By Tom Kensler, The Denver Post
BOULDER — Among a Colorado basketball roster of lanky, wiry-built players, 6-foot-5, 220-pound Jeremy Adams and his muscles stand out.
“He’s the strongest guy on the team, by far,” sophomore Spencer Dinwiddie said. “It’s ridiculous what Jeremy can do in the weight room. He looks like a football player. We’ve given him the nickname ‘Jerry football.’ He’s a big help for our team.”
Adams, a fourth-year junior, provides strength, experience, savvy and versatility as a reserve guard. Trouble was, problems with patella tendons in both knees limited Adams’ playing time during much of the season. During one 12-game stretch after the holidays, Adams was able to log more than 10 minutes only three times.
Thanks to acupuncture, Adams is back in the game and looking forward to helping CU in the NCAA Tournament on Friday against Illinois in Austin, Texas. He began the procedure on his knees a month ago and the treatments have worked wonders. A diabetic, Adams has averaged 19 minutes over the past seven games, including a season-high 27 minutes at Stanford when the Mississippi native supplied eight points and four rebounds in an important road victory.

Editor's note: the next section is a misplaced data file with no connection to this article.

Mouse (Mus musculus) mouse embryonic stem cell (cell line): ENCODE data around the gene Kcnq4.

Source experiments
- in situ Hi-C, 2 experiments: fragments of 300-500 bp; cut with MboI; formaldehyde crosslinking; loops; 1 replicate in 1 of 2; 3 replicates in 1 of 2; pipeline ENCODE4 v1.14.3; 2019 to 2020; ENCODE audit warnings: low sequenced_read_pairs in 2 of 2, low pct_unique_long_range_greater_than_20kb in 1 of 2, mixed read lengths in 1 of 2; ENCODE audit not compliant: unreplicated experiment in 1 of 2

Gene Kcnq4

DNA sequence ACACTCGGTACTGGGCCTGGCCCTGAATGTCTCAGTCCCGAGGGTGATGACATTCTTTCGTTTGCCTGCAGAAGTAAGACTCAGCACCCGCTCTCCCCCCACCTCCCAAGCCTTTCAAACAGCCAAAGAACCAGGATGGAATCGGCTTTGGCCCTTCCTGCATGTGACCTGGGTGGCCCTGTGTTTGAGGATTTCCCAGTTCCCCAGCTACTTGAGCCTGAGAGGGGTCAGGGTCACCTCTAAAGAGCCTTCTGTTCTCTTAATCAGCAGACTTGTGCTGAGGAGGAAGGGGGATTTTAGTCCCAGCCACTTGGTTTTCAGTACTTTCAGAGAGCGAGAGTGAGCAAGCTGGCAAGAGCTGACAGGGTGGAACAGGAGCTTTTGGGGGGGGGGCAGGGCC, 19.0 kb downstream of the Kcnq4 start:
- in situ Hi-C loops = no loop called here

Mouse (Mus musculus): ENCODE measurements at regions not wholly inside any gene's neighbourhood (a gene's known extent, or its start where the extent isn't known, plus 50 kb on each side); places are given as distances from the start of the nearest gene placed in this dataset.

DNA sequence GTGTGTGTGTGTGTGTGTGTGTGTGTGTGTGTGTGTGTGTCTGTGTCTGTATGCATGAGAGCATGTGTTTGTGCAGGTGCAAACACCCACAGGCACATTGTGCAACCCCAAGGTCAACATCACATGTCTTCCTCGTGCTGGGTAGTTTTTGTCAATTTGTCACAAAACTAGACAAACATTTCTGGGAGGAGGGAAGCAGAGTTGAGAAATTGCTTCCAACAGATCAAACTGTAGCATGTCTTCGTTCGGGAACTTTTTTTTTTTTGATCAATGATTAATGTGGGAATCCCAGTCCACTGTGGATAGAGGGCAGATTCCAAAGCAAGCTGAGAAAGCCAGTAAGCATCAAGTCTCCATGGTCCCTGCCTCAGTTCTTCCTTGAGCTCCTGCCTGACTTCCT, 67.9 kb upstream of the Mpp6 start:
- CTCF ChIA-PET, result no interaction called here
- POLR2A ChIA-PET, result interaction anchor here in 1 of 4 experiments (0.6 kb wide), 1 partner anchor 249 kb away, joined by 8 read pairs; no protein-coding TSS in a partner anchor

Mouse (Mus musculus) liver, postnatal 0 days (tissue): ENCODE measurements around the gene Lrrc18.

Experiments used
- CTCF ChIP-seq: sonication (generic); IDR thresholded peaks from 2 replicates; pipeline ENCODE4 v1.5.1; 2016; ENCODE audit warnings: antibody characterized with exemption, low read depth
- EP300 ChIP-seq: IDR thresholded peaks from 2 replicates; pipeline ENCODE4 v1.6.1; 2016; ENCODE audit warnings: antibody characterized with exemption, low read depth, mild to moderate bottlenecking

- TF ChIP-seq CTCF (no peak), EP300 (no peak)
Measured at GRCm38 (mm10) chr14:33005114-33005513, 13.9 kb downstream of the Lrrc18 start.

CU basketball trainer Trae Tashiro recommended acupuncture to Adams after other treatments failed to relieve the pain.
“At first, I didn’t want to do it,” Adams said. “But then I thought I’d give it a try. The day after I had the acupuncture done, I dunked (in practice) for the first time in a couple of months. My knees feel a lot better and I’m able to do more things out there.”
Colorado coach Tad Boyle has, in effect, a new player to help supply depth, instant energy and even some scoring punch. Adams has contributed seven or more points in four of the past seven games. And he enjoys using his size and bulk on defense.
“Jeremy is playing aggressive, he’s playing confident,” Boyle said. “He’s not afraid of making mistakes. He’s kind of letting the game come to him. … Jeremy is an extra perimeter defender for us. He’s a big, strong body. He’s got good size for his position. And he’s making some shots.”
Jeremy Adams is averaging only 2.5 points a game, but the guard has averaged 19 minutes over the past seven. (RJ Sangosti, The Denver Post)
A team’s depth, or lack of it, often becomes magnified during the postseason.
“If you can get production from your bench, it’s such a boost in the arm for you,” Boyle said. “Our bench is going to be critical.”